To make any progress with your story, your reader has to do some serious work.

They have to understand who your character is. What her world is. What her relationships are. What her situation is. They have to start piecing together a huge amount of information from the fragmentary information that you offer.

For sure, that chore never entirely goes away. New characters arrive, new emotions swirl, there’s always new information to digest. But that labour starts from a much different base. Sure, we may not know everything about the Luke Skywalker / Darth Vader relationship, but we know plenty about the basic world they inhabit. We can add new information to a generous existing stock.

Not so at the start. The start of your book is the most perilous moment. The read-on incentives are at their scantiest. The work you are demanding is at its peak.

So: you have to get the reader on board your story-train. That’s the first thing. The first and most important.

So don’t overload them. Don’t:

  • Start one paragraph in 2020 then leap back ten years in paragraph 2
  • Start one paragraph with Character A, then immediately start telling us about character B
  • Have a quick sequence of short chapters with each one starting with a new character and a new place. (There might be some counter-examples here, but be careful.)
  • Introduce too many characters too fast
  • Tell us about place A in one section and, almost immediately, tell us about place B
  • Throw too much new-world information at a reader too quickly. So if you are writing a book set on a different world, then use one settled not-too-weird situation to start out in. Same thing applies if you are writing about our world, but an unfamiliar corner of it (say, 1890s Manhattan). You need to start with some simple vignette that gives place and time and situation, then start expanding from there.
  • Introduce more than one big mystery. In Ursula K. Le Guin’s The Left Hand of Darkness, the opening scene is atmospheric all right, but not too weird … or at least, not until you get to the line ‘The king was pregnant.’ And boom! Le Guin has unwrapped her Great Big Mystery. Most of the rest of her world-building could simply wait.

And really, all these exhortations amount to just one:

Be gentle with the reader. Don’t encumber them with too much baggage while they are still boarding your train. One light satchel and a sandwich containing some sustainably caught fish. That’s plenty for the start of the journey.

Once the reader is on the train and rattling comfortably towards their story-destination, you can get as baroque and as over-the-top as you like. Throw that sustainably caught fish and serve them a banquet featuring smoked oysters in aspic. Tip that satchel out of the window and bring in a set of matching leather valises along with a couple of smartly dressed footpeople.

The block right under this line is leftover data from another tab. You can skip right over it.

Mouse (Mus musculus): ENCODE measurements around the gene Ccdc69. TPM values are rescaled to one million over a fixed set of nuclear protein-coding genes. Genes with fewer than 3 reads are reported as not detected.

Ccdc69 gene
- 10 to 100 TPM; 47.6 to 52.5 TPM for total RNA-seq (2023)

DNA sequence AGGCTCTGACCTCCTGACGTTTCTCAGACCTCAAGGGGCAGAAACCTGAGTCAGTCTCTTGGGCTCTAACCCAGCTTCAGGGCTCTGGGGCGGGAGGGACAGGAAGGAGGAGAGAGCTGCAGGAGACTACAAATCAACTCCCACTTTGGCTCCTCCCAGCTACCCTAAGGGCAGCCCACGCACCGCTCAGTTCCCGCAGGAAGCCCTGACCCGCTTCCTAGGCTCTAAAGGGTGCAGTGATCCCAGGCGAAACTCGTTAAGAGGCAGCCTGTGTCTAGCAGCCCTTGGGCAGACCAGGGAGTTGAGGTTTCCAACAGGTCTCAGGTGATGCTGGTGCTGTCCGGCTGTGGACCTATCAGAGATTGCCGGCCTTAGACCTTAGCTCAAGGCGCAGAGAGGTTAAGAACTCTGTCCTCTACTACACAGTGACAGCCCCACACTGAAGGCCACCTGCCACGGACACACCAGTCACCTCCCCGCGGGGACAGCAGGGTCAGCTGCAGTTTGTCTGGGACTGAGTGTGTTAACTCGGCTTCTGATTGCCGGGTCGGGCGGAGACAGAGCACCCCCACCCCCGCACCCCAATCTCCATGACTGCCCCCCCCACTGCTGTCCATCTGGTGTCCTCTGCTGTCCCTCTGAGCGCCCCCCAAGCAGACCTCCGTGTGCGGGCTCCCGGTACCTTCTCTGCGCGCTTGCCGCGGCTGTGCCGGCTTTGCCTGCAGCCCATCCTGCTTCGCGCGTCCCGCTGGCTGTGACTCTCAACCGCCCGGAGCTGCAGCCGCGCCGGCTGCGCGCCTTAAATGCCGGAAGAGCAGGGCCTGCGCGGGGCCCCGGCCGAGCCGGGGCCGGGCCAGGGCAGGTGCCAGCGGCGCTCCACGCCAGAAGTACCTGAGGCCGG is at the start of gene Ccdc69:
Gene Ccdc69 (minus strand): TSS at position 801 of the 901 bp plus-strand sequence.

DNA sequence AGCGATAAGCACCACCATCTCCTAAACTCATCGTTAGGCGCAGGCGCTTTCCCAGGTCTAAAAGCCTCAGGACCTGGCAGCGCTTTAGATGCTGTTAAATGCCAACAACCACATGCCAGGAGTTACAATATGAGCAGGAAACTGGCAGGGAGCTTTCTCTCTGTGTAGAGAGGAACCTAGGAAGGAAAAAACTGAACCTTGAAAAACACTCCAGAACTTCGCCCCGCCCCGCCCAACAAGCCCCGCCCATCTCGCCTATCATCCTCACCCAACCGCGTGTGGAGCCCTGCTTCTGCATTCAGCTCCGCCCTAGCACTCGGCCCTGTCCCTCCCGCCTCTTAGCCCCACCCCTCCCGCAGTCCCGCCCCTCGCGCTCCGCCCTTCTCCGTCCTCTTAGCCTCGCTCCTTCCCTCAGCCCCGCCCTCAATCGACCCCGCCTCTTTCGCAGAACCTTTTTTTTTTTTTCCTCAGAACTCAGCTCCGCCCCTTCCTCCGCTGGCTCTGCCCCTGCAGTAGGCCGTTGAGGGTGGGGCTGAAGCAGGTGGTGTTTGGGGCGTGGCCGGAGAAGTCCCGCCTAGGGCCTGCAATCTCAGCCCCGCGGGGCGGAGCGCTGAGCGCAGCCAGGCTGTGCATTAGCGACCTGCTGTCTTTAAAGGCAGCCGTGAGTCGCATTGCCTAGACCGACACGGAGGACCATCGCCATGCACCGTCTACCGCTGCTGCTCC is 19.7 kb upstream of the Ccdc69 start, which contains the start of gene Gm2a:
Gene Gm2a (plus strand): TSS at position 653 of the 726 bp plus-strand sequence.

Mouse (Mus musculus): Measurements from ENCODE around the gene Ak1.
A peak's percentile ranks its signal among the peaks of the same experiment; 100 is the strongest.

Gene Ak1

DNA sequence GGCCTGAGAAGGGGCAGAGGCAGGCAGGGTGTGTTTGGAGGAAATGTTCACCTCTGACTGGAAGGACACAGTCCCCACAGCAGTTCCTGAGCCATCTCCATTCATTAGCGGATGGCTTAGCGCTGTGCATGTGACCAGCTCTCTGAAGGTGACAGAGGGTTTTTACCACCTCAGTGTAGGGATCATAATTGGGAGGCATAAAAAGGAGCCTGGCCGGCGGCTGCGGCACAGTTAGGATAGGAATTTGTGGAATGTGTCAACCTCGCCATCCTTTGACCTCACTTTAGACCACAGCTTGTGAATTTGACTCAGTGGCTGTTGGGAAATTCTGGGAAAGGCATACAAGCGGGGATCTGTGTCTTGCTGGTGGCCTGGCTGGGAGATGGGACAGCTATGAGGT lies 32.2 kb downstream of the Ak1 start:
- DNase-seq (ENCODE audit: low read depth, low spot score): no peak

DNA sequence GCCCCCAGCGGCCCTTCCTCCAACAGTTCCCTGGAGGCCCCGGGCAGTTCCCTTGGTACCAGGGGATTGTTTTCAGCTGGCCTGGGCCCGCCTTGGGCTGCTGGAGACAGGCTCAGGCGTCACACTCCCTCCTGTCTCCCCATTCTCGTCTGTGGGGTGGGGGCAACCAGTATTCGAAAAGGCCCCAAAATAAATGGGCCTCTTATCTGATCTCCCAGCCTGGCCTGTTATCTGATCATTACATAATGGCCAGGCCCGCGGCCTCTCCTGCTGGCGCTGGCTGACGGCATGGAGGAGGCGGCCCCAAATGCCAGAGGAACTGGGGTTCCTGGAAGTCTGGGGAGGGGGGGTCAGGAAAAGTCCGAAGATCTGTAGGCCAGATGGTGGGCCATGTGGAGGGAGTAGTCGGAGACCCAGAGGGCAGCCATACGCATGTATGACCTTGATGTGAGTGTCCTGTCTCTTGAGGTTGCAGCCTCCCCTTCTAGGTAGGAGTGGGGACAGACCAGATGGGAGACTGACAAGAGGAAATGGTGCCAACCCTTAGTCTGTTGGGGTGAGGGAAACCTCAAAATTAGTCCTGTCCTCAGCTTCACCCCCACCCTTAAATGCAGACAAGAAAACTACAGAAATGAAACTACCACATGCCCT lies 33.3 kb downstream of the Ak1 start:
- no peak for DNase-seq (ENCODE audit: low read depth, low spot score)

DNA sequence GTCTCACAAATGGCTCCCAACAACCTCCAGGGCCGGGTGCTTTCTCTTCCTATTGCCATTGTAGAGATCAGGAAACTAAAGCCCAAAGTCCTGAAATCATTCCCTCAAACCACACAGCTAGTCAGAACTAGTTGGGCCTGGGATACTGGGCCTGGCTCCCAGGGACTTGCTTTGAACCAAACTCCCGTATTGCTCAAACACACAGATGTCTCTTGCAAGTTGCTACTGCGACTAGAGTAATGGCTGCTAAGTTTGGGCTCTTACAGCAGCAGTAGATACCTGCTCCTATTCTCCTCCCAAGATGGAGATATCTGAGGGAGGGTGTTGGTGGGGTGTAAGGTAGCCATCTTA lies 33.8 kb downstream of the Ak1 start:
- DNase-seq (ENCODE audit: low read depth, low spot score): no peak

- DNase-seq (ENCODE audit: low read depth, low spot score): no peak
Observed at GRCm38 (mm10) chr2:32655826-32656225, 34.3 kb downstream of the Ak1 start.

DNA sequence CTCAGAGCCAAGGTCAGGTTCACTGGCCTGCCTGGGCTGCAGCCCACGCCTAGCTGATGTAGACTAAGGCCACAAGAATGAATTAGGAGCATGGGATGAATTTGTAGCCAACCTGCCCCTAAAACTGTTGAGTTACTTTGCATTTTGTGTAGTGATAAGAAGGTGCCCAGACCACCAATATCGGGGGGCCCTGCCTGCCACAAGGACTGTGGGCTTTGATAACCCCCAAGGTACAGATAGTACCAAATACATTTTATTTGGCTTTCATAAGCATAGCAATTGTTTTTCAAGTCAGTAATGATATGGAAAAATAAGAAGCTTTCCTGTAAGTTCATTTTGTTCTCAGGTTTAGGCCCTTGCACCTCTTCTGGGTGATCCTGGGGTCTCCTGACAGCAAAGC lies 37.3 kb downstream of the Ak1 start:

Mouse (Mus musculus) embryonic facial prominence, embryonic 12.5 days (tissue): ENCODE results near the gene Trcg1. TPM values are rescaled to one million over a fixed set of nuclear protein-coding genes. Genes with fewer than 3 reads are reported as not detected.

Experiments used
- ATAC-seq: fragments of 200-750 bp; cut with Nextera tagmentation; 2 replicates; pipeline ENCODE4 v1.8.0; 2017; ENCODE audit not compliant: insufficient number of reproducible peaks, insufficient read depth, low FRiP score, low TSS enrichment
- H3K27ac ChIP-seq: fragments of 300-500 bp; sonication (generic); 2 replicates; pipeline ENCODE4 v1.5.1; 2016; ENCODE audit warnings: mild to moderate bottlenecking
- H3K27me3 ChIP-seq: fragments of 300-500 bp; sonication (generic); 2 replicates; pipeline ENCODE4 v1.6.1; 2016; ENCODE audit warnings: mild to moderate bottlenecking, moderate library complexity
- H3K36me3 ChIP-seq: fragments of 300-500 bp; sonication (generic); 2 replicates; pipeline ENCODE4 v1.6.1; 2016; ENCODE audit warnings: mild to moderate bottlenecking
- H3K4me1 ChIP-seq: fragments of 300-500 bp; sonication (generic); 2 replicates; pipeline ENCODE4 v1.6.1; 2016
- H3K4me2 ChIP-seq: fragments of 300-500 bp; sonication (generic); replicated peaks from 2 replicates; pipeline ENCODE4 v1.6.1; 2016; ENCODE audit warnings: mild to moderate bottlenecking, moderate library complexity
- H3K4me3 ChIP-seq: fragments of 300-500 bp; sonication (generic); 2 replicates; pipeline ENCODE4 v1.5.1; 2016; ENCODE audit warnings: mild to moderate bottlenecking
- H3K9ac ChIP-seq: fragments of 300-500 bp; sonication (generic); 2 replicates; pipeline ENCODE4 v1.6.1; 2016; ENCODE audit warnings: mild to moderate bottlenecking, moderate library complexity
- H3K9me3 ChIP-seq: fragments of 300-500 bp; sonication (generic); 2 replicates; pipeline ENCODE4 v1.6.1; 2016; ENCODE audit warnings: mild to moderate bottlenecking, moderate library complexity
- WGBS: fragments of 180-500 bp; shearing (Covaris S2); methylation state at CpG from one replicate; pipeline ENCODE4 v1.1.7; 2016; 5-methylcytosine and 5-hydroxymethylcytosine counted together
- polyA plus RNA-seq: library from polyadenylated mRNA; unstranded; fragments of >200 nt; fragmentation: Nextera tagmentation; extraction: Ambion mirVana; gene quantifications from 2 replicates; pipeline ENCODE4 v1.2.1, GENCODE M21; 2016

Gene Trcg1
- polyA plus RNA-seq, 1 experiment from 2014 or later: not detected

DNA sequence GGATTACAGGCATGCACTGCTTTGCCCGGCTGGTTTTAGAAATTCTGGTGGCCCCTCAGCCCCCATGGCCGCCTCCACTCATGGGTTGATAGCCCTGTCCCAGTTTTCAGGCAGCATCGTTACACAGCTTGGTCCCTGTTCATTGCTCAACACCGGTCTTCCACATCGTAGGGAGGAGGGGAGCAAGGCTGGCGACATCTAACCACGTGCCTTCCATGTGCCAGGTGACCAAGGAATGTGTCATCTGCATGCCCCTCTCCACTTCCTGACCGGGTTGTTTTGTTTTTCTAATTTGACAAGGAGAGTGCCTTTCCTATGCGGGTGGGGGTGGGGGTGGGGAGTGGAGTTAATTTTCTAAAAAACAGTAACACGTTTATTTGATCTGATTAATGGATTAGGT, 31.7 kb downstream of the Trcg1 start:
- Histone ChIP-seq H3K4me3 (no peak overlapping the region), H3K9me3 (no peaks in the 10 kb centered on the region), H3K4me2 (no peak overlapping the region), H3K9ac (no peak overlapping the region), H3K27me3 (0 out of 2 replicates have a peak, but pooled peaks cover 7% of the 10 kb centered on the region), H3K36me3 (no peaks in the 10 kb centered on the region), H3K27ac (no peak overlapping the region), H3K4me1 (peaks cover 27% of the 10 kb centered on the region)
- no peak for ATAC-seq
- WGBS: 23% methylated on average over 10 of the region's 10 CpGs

But not yet. Not while your reader is still boarding the train.

Be gentle. Get them on board. Then gather speed.

So. My original plan was a logical one. Next week, I’m going to be doing a live webinar with JW members, in which I’m going to edit members’ work live on screen, talking about my thought process as I do so. The hope is that we all learn something about the working process, and the thinking process, behind that self-editing task.

OK. That seems like a nice sensible idea for a webinar. And my equally sensible idea for this email was that I’d talk about about that self-editing task (one I love) as a way of geeing you up for the webinar.

And –

Well, we’ve got to Friday, and I don’t feel like talking about self-editing. I want to talk about goats. So goats it is.

(And, by the way, before you commit any more of your ONE AND ONLY LIFE ON EARTH to reading this stuff, I should tell you, hand on heart, that you will learn absolutely nothing of practical value here. Despite the subject line of this post, I am not even going to tell you how to fold a goat.)

Right-ho.

Now, for a long time, up to the birth of Christ and for the next century or so afterwards, the ancient world had plenty of written texts, but the longer, more complex ones were all written on scrolls. The scrolls were mostly papyrus, a paper-like sheet made from the pith of the eponymous plant.

Scrolls were great. Writing was easy. Reading was fine. The things were easily stored and transported. You didn’t have to carve stone or store wax tablets.

But, they were also a pain. The damn things didn’t lie flat. There was no easy way to navigate within the text. Storage was wasteful, because of all that empty space in the middle.

By about the first century AD, a new technology arrived: the codex, where the written sheets were laid flat, one on top of the other, and sewn along one side. Every page lay flat. Navigation was easy. Storage was a doddle. (Except, oddly to us, the spine of the codex was generally stored in, facing the wall, a fact that presumably enraged all professional authors of the age.)